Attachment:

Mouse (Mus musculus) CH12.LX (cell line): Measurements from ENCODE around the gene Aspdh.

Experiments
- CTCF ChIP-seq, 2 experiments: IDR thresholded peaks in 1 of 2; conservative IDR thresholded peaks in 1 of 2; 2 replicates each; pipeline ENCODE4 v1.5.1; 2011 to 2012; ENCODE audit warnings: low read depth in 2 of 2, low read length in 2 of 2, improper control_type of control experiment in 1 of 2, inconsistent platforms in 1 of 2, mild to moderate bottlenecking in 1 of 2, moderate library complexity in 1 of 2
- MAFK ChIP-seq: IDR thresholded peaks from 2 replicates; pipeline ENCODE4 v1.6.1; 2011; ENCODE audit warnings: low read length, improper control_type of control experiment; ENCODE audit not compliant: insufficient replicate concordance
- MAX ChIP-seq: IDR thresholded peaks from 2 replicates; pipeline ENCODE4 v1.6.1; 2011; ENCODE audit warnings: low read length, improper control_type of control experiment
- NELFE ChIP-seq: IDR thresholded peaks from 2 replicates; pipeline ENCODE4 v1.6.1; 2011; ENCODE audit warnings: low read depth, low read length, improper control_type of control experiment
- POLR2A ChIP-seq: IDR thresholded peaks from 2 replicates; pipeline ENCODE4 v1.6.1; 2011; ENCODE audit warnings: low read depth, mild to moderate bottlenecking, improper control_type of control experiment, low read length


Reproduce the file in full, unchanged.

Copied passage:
Mouse (Mus musculus) CH12.LX (cell line): Measurements from ENCODE around the gene Aspdh.

Experiments
- CTCF ChIP-seq, 2 experiments: IDR thresholded peaks in 1 of 2; conservative IDR thresholded peaks in 1 of 2; 2 replicates each; pipeline ENCODE4 v1.5.1; 2011 to 2012; ENCODE audit warnings: low read depth in 2 of 2, low read length in 2 of 2, improper control_type of control experiment in 1 of 2, inconsistent platforms in 1 of 2, mild to moderate bottlenecking in 1 of 2, moderate library complexity in 1 of 2
- MAFK ChIP-seq: IDR thresholded peaks from 2 replicates; pipeline ENCODE4 v1.6.1; 2011; ENCODE audit warnings: low read length, improper control_type of control experiment; ENCODE audit not compliant: insufficient replicate concordance
- MAX ChIP-seq: IDR thresholded peaks from 2 replicates; pipeline ENCODE4 v1.6.1; 2011; ENCODE audit warnings: low read length, improper control_type of control experiment
- NELFE ChIP-seq: IDR thresholded peaks from 2 replicates; pipeline ENCODE4 v1.6.1; 2011; ENCODE audit warnings: low read depth, low read length, improper control_type of control experiment
- POLR2A ChIP-seq: IDR thresholded peaks from 2 replicates; pipeline ENCODE4 v1.6.1; 2011; ENCODE audit warnings: low read depth, mild to moderate bottlenecking, improper control_type of control experiment, low read length